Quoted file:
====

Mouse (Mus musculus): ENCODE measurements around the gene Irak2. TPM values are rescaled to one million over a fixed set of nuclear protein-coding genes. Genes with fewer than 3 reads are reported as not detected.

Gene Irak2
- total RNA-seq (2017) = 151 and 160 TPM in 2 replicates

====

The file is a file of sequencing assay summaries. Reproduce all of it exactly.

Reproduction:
Mouse (Mus musculus): ENCODE measurements around the gene Irak2. TPM values are rescaled to one million over a fixed set of nuclear protein-coding genes. Genes with fewer than 3 reads are reported as not detected.

Gene Irak2
- total RNA-seq (2017) = 151 and 160 TPM in 2 replicates